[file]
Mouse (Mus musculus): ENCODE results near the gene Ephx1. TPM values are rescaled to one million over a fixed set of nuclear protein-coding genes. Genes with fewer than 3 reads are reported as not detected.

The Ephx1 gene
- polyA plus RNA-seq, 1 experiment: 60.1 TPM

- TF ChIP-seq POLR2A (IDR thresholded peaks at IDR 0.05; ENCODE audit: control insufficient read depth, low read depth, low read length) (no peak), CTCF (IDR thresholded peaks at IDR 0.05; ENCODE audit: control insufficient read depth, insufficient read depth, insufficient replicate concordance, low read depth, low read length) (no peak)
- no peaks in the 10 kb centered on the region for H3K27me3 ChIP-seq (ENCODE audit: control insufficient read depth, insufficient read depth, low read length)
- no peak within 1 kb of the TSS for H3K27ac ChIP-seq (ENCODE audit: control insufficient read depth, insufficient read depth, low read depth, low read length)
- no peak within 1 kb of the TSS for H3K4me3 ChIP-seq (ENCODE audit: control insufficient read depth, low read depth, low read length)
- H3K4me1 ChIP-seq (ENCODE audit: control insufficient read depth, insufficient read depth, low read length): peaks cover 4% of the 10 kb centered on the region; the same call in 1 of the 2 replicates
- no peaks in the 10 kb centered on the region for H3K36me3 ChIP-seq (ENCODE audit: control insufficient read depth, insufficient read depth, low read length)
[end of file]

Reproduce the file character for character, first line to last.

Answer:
Mouse (Mus musculus): ENCODE results near the gene Ephx1. TPM values are rescaled to one million over a fixed set of nuclear protein-coding genes. Genes with fewer than 3 reads are reported as not detected.

The Ephx1 gene
- polyA plus RNA-seq, 1 experiment: 60.1 TPM

- TF ChIP-seq POLR2A (IDR thresholded peaks at IDR 0.05; ENCODE audit: control insufficient read depth, low read depth, low read length) (no peak), CTCF (IDR thresholded peaks at IDR 0.05; ENCODE audit: control insufficient read depth, insufficient read depth, insufficient replicate concordance, low read depth, low read length) (no peak)
- no peaks in the 10 kb centered on the region for H3K27me3 ChIP-seq (ENCODE audit: control insufficient read depth, insufficient read depth, low read length)
- no peak within 1 kb of the TSS for H3K27ac ChIP-seq (ENCODE audit: control insufficient read depth, insufficient read depth, low read depth, low read length)
- no peak within 1 kb of the TSS for H3K4me3 ChIP-seq (ENCODE audit: control insufficient read depth, low read depth, low read length)
- H3K4me1 ChIP-seq (ENCODE audit: control insufficient read depth, insufficient read depth, low read length): peaks cover 4% of the 10 kb centered on the region; the same call in 1 of the 2 replicates
- no peaks in the 10 kb centered on the region for H3K36me3 ChIP-seq (ENCODE audit: control insufficient read depth, insufficient read depth, low read length)